Homothety - an Affine Transform

Homothety, dilation, central similarity are all interchangeable terms used to describe a geometric transformation HO, k defined by a point O called the center of homothety and a real number k, known as its coefficient. The case k = 0 leads to a trivial transformation and is usually excluded from consideration. For any point P, its image P' = HO, k(P) lies on the line OP and satisfies

(1)OP'/OP = k,

where OP' and OP are considered as signed segments. Thus, for example, when k is negative P and P' are located on different sides of the center O.

(In the applet below, various Homotheties are controlled by a hollow blue point - the center of homothety, and a slider with three draggable points. The yellow and red points set 0 and 1 on the axis. The blue point defines the coefficient of the homothety relative to 0 and 1.)

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Homothety illustration

What if applet does not run?

The following observations are noteworthy:

  1. Under a homothety, parallel lines map onto parallel lines.

  2. Homothety preserves angles.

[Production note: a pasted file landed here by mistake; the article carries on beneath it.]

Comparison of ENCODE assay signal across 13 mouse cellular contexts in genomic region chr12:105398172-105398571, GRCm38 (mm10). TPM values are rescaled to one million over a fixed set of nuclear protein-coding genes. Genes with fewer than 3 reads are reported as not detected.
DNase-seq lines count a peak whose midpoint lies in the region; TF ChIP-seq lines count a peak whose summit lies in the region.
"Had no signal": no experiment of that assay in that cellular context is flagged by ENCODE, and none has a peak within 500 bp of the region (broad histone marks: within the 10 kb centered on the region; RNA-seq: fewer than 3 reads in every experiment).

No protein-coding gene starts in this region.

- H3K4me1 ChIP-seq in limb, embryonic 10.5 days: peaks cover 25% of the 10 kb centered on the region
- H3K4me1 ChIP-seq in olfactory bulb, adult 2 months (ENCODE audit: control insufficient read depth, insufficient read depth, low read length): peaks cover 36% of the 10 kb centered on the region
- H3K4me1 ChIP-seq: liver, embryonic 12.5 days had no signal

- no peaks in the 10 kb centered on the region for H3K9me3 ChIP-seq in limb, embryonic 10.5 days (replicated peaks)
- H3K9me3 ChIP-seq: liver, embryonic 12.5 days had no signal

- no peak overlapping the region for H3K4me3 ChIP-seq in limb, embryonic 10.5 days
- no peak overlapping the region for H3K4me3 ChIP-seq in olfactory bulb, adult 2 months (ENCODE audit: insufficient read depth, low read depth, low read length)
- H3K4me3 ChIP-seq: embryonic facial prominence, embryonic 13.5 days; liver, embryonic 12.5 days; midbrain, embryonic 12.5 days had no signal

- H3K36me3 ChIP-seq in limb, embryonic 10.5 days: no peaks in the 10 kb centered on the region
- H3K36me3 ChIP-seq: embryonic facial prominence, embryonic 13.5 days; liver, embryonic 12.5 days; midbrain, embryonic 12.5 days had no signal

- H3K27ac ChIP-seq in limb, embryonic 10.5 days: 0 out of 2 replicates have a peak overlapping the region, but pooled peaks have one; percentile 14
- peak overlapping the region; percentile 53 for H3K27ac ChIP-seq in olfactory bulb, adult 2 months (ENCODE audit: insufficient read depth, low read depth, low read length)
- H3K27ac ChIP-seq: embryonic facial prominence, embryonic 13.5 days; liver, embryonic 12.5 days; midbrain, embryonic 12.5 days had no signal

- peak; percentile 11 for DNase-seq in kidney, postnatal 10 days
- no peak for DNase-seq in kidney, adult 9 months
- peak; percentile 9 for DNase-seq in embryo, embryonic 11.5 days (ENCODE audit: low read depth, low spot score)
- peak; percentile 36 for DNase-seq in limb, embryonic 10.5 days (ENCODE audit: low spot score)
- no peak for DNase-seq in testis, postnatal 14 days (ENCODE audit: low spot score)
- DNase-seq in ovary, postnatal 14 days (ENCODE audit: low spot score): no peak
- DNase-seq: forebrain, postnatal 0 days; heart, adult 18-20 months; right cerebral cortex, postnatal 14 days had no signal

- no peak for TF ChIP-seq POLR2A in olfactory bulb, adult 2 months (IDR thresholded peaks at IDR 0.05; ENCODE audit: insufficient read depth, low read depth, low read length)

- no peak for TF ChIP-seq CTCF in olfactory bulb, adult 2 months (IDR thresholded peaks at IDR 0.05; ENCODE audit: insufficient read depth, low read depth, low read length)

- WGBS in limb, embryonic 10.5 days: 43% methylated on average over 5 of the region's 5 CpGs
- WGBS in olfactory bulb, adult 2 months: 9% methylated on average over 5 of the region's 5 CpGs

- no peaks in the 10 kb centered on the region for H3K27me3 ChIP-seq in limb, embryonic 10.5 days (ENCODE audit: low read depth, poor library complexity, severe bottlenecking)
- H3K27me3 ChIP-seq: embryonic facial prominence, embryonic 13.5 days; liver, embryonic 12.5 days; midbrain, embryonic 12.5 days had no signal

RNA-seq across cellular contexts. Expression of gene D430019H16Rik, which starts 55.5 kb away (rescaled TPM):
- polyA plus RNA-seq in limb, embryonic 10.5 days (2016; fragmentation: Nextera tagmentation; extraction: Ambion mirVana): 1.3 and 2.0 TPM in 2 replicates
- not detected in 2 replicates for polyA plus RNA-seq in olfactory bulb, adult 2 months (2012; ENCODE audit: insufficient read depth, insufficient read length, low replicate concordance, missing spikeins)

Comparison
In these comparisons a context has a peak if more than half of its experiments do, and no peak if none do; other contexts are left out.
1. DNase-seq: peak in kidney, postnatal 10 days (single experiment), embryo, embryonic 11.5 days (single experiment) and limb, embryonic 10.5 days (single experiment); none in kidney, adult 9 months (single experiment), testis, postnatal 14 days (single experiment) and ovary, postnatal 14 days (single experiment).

3. Homothety preserves orientation.

  4. Every homothety has an inverse, viz., HO, k-1 = HO, 1/k. In other words

     HO, k(HO, 1/k(P)) = P = HO, 1/k(HO, k(P)).

  5. Every homothety with k different from 1 has one and only one fixed point - the center O. Every line through O is also fixed although not pointwise. For k = 1, homothety is the identity transformation.

  6. Successive applications of homotheties with coefficients k1 and k2 is either a homothety with coefficient k1k2, if the latter differs from 1, or a parallel translation, otherwise. In the former case, the centers of the three homotheties are collinear. In the latter case, the translation is parallel to the line joining the centers of the two homotheties.

  7. The product of homotheties is not in general commutative. Two homotheties with a common center commute as a matter of course.

Geometric Transformations

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Copyright © 1996-2017 Alexander Bogomolny


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